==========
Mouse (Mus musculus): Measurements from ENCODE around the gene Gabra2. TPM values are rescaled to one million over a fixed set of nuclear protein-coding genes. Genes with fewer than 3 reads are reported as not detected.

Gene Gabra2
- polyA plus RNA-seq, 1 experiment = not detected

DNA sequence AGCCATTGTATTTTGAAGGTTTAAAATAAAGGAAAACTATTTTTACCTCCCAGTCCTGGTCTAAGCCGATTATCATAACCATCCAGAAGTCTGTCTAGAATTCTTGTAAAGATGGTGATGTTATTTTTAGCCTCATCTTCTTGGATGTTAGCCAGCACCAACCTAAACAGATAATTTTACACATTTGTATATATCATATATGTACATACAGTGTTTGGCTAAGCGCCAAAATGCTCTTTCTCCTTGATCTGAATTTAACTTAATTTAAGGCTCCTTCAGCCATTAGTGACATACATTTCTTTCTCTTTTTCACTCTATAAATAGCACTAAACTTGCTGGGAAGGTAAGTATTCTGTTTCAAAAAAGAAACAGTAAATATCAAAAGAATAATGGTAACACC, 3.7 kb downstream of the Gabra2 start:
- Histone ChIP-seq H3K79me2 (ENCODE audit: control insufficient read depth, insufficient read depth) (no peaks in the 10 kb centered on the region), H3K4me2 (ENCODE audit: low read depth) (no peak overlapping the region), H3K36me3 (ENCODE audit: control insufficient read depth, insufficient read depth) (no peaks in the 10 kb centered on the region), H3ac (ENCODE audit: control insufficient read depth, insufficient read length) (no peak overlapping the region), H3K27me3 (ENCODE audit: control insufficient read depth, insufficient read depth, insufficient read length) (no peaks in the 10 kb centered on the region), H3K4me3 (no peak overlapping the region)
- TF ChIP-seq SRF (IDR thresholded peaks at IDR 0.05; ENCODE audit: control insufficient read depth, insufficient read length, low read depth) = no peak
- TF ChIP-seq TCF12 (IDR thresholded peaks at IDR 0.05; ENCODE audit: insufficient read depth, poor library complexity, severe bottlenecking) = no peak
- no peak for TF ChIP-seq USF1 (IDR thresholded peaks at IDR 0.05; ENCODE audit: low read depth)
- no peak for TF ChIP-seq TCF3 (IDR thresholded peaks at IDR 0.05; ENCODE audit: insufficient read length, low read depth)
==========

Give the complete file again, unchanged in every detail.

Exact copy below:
Mouse (Mus musculus): Measurements from ENCODE around the gene Gabra2. TPM values are rescaled to one million over a fixed set of nuclear protein-coding genes. Genes with fewer than 3 reads are reported as not detected.

Gene Gabra2
- polyA plus RNA-seq, 1 experiment = not detected

DNA sequence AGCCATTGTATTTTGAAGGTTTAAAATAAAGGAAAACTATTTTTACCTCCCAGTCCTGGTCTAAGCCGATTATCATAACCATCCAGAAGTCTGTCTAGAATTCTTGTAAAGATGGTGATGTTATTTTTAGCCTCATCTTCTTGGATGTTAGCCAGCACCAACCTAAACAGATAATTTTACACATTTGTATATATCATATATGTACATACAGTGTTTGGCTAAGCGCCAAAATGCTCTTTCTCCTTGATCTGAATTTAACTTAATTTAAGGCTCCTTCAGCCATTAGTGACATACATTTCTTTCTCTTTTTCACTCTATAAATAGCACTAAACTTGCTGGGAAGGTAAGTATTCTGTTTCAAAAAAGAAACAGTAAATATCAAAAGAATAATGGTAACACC, 3.7 kb downstream of the Gabra2 start:
- Histone ChIP-seq H3K79me2 (ENCODE audit: control insufficient read depth, insufficient read depth) (no peaks in the 10 kb centered on the region), H3K4me2 (ENCODE audit: low read depth) (no peak overlapping the region), H3K36me3 (ENCODE audit: control insufficient read depth, insufficient read depth) (no peaks in the 10 kb centered on the region), H3ac (ENCODE audit: control insufficient read depth, insufficient read length) (no peak overlapping the region), H3K27me3 (ENCODE audit: control insufficient read depth, insufficient read depth, insufficient read length) (no peaks in the 10 kb centered on the region), H3K4me3 (no peak overlapping the region)
- TF ChIP-seq SRF (IDR thresholded peaks at IDR 0.05; ENCODE audit: control insufficient read depth, insufficient read length, low read depth) = no peak
- TF ChIP-seq TCF12 (IDR thresholded peaks at IDR 0.05; ENCODE audit: insufficient read depth, poor library complexity, severe bottlenecking) = no peak
- no peak for TF ChIP-seq USF1 (IDR thresholded peaks at IDR 0.05; ENCODE audit: low read depth)
- no peak for TF ChIP-seq TCF3 (IDR thresholded peaks at IDR 0.05; ENCODE audit: insufficient read length, low read depth)